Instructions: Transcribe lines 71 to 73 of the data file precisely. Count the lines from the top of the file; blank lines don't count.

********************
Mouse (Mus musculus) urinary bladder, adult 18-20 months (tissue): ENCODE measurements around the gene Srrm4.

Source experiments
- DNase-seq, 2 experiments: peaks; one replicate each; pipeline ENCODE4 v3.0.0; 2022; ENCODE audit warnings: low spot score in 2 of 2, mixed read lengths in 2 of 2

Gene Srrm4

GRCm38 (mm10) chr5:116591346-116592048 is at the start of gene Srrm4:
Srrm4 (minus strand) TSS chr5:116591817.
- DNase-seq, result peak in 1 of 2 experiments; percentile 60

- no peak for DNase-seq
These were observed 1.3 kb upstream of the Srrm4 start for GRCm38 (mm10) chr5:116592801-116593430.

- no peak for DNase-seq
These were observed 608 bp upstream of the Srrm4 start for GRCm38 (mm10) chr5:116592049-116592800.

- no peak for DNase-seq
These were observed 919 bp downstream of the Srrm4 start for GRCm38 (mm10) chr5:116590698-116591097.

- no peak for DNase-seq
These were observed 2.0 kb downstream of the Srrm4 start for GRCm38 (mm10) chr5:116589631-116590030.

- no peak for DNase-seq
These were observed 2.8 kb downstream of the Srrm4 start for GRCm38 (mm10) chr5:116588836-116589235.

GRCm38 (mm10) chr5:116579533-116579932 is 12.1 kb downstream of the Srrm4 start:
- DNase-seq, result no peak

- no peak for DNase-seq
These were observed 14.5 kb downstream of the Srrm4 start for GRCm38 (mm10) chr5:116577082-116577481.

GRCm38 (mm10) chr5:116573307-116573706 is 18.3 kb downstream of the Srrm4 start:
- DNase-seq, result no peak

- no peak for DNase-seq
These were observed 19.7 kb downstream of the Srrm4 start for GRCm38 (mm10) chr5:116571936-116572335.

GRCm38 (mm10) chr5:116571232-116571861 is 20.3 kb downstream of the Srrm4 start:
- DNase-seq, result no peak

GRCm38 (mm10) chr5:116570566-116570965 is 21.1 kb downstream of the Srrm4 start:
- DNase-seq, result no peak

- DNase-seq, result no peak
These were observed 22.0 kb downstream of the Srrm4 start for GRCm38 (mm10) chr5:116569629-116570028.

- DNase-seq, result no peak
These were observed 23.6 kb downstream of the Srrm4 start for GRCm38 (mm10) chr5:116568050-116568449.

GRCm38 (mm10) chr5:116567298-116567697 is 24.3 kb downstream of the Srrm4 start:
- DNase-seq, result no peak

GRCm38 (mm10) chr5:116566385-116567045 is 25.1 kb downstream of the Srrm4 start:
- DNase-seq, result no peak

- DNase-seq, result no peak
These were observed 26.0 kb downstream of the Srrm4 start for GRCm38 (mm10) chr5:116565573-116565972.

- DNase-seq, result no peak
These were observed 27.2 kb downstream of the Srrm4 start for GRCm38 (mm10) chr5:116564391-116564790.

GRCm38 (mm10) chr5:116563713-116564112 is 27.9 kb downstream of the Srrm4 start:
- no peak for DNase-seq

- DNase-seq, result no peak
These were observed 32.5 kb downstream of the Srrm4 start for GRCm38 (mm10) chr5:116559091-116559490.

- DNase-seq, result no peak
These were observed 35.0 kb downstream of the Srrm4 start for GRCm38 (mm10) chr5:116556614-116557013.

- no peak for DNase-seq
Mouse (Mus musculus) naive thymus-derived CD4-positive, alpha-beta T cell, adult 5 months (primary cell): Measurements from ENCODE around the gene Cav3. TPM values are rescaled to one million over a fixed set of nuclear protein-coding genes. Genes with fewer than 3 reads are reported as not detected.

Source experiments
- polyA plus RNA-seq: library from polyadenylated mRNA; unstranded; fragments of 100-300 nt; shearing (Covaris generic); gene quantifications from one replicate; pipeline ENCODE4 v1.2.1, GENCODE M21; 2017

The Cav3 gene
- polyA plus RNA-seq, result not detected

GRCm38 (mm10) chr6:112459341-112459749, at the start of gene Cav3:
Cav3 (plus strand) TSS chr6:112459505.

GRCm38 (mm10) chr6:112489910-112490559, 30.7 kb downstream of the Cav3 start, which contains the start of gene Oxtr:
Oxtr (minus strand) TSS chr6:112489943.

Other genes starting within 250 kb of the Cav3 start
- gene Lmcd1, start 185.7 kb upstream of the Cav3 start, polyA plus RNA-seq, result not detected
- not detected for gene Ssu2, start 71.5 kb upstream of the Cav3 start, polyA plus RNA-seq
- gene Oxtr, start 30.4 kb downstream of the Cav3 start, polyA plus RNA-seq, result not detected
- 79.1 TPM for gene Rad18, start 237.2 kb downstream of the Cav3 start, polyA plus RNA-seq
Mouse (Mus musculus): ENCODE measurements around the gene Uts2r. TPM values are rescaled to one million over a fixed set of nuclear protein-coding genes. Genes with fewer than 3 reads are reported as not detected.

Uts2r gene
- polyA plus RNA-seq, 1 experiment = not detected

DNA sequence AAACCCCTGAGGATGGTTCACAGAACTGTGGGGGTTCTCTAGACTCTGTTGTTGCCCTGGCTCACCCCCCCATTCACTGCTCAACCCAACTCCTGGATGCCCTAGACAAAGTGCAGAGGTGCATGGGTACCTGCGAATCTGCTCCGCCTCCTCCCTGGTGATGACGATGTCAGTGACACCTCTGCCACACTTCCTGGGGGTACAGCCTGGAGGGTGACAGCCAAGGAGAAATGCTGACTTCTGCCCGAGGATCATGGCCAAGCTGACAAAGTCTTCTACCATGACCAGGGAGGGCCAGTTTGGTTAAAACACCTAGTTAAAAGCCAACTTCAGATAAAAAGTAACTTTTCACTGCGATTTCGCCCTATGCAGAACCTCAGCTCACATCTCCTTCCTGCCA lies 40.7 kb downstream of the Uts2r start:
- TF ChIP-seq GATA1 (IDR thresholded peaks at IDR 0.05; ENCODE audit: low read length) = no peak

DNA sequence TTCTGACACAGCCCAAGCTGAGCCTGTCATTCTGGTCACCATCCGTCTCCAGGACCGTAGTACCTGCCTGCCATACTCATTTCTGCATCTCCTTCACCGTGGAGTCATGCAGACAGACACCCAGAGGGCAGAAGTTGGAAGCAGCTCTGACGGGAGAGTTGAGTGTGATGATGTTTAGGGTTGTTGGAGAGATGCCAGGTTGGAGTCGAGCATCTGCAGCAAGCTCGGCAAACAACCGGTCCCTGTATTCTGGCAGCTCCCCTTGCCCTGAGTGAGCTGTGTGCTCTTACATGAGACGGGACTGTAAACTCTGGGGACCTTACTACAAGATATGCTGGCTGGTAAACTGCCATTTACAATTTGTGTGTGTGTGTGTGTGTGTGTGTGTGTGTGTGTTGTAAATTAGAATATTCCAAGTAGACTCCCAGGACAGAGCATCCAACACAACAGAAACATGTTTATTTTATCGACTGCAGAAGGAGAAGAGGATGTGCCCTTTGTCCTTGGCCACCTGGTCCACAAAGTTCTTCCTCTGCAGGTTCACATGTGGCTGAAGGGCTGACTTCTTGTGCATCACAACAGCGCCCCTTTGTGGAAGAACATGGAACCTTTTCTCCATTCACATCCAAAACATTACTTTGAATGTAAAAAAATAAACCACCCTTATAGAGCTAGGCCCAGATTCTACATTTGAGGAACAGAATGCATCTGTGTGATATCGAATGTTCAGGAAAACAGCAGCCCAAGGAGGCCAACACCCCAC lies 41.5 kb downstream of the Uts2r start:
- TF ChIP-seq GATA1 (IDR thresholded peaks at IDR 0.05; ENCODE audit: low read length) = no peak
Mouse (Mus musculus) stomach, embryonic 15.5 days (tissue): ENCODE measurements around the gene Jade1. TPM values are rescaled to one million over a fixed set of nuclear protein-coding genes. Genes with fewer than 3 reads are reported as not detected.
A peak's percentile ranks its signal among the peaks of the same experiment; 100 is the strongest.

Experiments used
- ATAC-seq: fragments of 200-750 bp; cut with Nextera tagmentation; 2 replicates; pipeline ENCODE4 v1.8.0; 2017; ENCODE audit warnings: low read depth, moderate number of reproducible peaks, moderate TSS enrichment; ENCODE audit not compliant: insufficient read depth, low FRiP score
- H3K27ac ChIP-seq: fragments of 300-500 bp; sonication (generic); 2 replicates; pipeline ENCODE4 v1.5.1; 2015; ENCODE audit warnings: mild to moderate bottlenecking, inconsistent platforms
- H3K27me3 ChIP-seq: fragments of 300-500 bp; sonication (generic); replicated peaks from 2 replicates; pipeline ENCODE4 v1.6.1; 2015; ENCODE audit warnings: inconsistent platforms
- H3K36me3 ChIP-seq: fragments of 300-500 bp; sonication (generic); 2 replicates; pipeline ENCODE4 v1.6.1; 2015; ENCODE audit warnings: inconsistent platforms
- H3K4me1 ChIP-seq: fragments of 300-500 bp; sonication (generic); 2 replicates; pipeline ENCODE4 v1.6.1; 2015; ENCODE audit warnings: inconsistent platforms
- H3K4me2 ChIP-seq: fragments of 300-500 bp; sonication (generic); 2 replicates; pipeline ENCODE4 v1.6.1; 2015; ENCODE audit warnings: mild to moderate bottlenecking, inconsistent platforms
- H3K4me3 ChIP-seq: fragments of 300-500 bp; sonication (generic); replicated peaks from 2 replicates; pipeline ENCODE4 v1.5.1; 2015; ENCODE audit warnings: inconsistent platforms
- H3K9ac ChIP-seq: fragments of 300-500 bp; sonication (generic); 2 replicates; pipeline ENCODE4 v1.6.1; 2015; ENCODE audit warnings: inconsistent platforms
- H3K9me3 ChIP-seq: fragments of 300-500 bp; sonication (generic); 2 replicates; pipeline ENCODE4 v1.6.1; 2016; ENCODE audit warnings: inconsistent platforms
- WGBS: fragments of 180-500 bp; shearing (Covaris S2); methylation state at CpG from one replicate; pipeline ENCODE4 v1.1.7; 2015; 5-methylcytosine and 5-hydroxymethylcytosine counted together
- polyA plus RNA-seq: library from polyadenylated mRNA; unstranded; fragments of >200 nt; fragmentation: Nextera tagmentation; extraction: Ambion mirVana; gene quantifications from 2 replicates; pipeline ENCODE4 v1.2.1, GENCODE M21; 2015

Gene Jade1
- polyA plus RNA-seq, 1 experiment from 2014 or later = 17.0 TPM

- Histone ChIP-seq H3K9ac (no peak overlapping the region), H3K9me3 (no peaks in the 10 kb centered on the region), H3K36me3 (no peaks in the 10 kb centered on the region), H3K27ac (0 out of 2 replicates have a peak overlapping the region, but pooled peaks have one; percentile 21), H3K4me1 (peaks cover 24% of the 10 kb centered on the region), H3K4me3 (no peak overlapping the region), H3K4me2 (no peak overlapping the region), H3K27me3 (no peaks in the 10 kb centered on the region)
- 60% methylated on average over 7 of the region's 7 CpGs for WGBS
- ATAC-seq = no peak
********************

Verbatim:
A peak's percentile ranks its signal among the peaks of the same experiment; 100 is the strongest.

Experiments used
- ATAC-seq: fragments of 200-750 bp; cut with Nextera tagmentation; 2 replicates; pipeline ENCODE4 v1.8.0; 2017; ENCODE audit warnings: low read depth, moderate number of reproducible peaks, moderate TSS enrichment; ENCODE audit not compliant: insufficient read depth, low FRiP score